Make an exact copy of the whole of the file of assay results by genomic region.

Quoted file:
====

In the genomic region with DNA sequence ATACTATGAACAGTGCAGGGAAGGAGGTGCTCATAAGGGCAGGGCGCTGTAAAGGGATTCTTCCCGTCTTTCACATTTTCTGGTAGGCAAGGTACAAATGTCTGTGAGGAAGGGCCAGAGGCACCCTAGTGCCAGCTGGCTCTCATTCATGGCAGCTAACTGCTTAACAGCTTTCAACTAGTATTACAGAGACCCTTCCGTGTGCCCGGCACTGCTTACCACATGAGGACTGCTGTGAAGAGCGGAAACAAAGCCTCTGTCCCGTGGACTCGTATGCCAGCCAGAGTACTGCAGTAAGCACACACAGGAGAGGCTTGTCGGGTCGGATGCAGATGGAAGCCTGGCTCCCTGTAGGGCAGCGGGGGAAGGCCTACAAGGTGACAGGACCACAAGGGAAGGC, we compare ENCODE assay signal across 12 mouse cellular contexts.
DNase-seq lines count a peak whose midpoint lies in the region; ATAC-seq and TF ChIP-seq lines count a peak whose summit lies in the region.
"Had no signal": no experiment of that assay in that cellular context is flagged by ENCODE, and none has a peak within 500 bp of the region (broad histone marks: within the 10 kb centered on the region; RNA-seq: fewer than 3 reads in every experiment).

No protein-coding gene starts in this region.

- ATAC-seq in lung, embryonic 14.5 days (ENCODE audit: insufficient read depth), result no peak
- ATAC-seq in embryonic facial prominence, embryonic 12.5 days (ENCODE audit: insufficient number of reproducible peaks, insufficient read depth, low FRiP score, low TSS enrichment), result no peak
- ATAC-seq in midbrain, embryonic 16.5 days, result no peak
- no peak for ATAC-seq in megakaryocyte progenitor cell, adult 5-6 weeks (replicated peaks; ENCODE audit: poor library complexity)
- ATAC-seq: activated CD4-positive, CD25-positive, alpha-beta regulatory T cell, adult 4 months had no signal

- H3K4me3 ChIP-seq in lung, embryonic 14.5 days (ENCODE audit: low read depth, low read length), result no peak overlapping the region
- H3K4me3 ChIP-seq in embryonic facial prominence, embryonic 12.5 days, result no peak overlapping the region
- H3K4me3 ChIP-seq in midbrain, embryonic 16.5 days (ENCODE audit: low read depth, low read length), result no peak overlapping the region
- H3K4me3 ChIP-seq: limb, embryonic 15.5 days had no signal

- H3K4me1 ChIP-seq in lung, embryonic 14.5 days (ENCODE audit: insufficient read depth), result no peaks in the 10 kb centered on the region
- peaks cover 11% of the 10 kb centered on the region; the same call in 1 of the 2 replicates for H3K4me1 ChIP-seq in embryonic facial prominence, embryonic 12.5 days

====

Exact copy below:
In the genomic region with DNA sequence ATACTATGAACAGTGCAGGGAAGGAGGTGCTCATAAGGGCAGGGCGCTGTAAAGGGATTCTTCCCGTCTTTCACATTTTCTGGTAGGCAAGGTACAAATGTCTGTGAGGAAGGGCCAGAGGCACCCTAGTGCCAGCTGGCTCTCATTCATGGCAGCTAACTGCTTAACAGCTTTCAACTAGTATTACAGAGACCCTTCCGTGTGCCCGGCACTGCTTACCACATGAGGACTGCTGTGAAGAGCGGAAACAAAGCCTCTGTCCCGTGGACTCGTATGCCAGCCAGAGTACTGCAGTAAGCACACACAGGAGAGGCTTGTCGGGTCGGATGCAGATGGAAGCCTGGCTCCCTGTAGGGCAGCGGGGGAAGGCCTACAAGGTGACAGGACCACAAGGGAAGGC, we compare ENCODE assay signal across 12 mouse cellular contexts.
DNase-seq lines count a peak whose midpoint lies in the region; ATAC-seq and TF ChIP-seq lines count a peak whose summit lies in the region.
"Had no signal": no experiment of that assay in that cellular context is flagged by ENCODE, and none has a peak within 500 bp of the region (broad histone marks: within the 10 kb centered on the region; RNA-seq: fewer than 3 reads in every experiment).

No protein-coding gene starts in this region.

- ATAC-seq in lung, embryonic 14.5 days (ENCODE audit: insufficient read depth), result no peak
- ATAC-seq in embryonic facial prominence, embryonic 12.5 days (ENCODE audit: insufficient number of reproducible peaks, insufficient read depth, low FRiP score, low TSS enrichment), result no peak
- ATAC-seq in midbrain, embryonic 16.5 days, result no peak
- no peak for ATAC-seq in megakaryocyte progenitor cell, adult 5-6 weeks (replicated peaks; ENCODE audit: poor library complexity)
- ATAC-seq: activated CD4-positive, CD25-positive, alpha-beta regulatory T cell, adult 4 months had no signal

- H3K4me3 ChIP-seq in lung, embryonic 14.5 days (ENCODE audit: low read depth, low read length), result no peak overlapping the region
- H3K4me3 ChIP-seq in embryonic facial prominence, embryonic 12.5 days, result no peak overlapping the region
- H3K4me3 ChIP-seq in midbrain, embryonic 16.5 days (ENCODE audit: low read depth, low read length), result no peak overlapping the region
- H3K4me3 ChIP-seq: limb, embryonic 15.5 days had no signal

- H3K4me1 ChIP-seq in lung, embryonic 14.5 days (ENCODE audit: insufficient read depth), result no peaks in the 10 kb centered on the region
- peaks cover 11% of the 10 kb centered on the region; the same call in 1 of the 2 replicates for H3K4me1 ChIP-seq in embryonic facial prominence, embryonic 12.5 days